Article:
Tech has always touted its position as a producer of global leaders and innovators, both in terms of technology, finances, and politics. Soon, though, it might also be able to claim another of its alumni as a leader on a much more local scale.
A few months ago, Weslee Knapp, IE ’98, announced that his candidacy for the position of City Councilman At Large.
This is an unmistakably important occasion for Tech, as, historically, Tech’s role in local government has had a very limited range. Tech undeniably holds an important position in Atlanta’s education, technology and businesses, but when it comes to the city itself, Tech’s history hasn’t been quite as influential.
“The Georgia Tech influence in our city has largely been from the financial and business sector, and not from the government one,” said Knapp.
“Tech grads have run for district [positions] before, but there’s not been one that ran for an at-large chair in more than a decade.”
“At-large” meaning that the position represents the city as a whole, instead of just one of the 12 districts that make it up.
Knapp is currently a partner in the realty firm Keller-Knapp, which he started with a Delta Chi fraternity brother in 2002. While at Tech, Knapp was a President’s Scholar, and co-founded Tech’s Mock Trial team.
When asked how one moves from IE to realty to politics, Knapp points to the problem-solving skills Tech’s programs imbue in its students. He says that the analytical skills Tech students learn in the course of their studies—particularly in the fields of math and science—allow Tech graduates to have much more expansive possibilities after graduation, rather than only preparing them for careers in a single field.
Knapp has been politically active for a while now, particularly with the city’s youth. He is on the Honorary Board of the Special Olympics, and is involved in a handful of children’s programs and fundraisers.
There are many ties between Tech and the city of Atlanta, and Knapp’s campaign brings these ties into sharp relief.
“It really is a unique opportunity for [Tech], particularly when three of the largest issues we face are budget constraints, crime, and economic opportunities, all of which tie back to Tech and Tech students,” said Knapp
Foremost on Knapp’s agenda is addressing Atlanta’s spiking crime rate, which he believes causes and is caused by several of the other issues facing the city. “Crime is greater, now, as the results of the economy and the [lack of] youth programs in the city.
“Crime is also taking away from Tech, and every other school in the Atlanta university system. Companies come to Atlanta because of the youth and the college grads that come out of places like Georgia Tech. They are going to move to Atlanta to hire talented young people to help run their company. If your city’s crime rate increases, kids will stop coming to your university…crime really could threaten [our whole university system].”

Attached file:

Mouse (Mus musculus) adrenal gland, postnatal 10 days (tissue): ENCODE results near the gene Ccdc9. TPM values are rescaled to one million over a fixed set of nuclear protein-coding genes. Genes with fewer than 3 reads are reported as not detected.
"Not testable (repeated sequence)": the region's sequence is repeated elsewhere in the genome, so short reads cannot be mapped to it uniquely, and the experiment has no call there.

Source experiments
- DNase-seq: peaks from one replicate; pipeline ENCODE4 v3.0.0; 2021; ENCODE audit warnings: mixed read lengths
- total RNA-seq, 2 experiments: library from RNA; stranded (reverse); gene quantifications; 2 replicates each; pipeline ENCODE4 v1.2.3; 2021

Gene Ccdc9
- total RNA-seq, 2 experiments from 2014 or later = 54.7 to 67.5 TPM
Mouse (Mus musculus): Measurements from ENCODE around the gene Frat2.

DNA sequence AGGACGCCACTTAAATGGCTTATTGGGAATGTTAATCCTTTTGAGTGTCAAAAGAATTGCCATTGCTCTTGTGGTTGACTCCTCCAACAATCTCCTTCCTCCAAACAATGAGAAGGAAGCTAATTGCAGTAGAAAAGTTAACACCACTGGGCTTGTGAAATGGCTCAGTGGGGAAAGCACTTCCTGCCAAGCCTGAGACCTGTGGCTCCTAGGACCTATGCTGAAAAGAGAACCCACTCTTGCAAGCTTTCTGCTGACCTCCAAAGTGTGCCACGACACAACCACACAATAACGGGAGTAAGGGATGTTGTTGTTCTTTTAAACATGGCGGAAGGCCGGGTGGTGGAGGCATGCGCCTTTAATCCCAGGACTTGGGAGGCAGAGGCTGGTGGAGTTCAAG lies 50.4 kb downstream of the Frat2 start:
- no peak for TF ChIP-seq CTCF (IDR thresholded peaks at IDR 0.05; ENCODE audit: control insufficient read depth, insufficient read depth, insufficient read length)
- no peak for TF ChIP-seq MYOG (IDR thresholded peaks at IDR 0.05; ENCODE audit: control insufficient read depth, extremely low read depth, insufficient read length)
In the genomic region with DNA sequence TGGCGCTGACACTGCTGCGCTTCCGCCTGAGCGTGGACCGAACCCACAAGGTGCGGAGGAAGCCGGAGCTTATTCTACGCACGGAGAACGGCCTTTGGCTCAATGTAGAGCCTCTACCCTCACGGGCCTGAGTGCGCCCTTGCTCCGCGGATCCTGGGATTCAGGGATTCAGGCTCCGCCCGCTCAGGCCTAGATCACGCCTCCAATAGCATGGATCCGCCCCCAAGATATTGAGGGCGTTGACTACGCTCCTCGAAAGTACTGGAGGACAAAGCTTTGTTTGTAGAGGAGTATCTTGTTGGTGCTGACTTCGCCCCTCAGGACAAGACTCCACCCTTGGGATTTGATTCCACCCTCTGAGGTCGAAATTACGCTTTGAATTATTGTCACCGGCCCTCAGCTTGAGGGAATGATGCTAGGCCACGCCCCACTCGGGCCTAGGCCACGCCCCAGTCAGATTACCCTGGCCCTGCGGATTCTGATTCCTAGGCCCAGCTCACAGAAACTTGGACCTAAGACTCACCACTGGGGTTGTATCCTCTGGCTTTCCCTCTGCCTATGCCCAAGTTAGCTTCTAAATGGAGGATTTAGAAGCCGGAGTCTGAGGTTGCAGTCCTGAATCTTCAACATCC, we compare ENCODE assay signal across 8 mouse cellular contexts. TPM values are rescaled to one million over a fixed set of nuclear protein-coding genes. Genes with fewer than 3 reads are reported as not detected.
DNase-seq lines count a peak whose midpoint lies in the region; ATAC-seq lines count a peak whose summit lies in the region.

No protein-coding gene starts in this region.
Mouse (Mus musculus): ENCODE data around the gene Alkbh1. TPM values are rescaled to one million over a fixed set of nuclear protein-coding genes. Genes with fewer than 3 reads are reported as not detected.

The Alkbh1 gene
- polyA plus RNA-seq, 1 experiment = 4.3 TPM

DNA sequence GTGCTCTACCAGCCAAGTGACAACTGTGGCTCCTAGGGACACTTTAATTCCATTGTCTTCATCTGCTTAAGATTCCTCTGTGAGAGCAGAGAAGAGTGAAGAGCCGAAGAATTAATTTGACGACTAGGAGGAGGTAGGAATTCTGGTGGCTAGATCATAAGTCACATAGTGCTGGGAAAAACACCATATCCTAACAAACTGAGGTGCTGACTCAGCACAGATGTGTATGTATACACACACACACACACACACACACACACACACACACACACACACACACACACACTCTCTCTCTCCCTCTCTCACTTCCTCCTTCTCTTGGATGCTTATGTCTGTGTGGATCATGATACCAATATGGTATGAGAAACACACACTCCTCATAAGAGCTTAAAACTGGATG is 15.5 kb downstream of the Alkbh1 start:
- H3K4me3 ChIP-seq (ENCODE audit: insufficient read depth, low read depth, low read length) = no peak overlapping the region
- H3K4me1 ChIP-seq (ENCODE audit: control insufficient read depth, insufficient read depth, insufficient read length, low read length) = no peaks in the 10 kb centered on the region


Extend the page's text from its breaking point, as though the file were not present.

In addition to how crime drives away potential students, Knapp also worries about how it will affect the job prospects of students approaching graduation. If the city has a reputation for being an unsafe place to live and work, why would companies want to set up shop here?
“We have to make Atlanta a place where people want to do business, and, unfortunately, that’s not the case for a lot of companies right now,” said Knapp.
Knapp plans to address rising crime rates on three different fronts, the first of which is, as he puts it, “putting the swagger back in the police force.” Knapp said, “The first thing is paying police what they’re due, and coming up with a mechanism for that. They’ve been promised pay increases for the last eight years, and have received exactly one.”
Education and after-school programs are other areas where Knapp believes a little extra effort could go a long way. He says, “If you’ve got a bunch of 16, 17 year old kids sitting around a room doing nothing all day instead of out playing basketball, eventually, they’re probably going to end up doing something stupid.”
The third way he believes crime could be challenged is starting up a citizens-on-patrol program, where retired police assist current officers with day to day tasks like traffic and paperwork, freeing up more officers for patrolling the streets. Knapp points to other cities, like Los Angeles, where similar programs have been markedly successful in reducing crime rates.
Knapp also wants to give Tech a bit more autonomy over its own affairs and cut through some of the red tape that prevents speedy growth.
“Just from an efficiency standpoint, everything Tech does on its campus still has to go through the city. Hopefully, one thing we can do is expedite that, so everything that takes place on Tech’s campus can happen more quickly,” said Knapp.
One of Knapp’s goals for the election itself is to see more participation across the board, but in the college-age demographic in particular.
He also offers a bit of information to chew on to students who don’t feel that municipal elections are worth voting in: “There was an election in 2005 in district 6 [Tech’s district], that was decided by just three votes. If you don’t believe you have a choice, just think what a few more Tech students could have done.”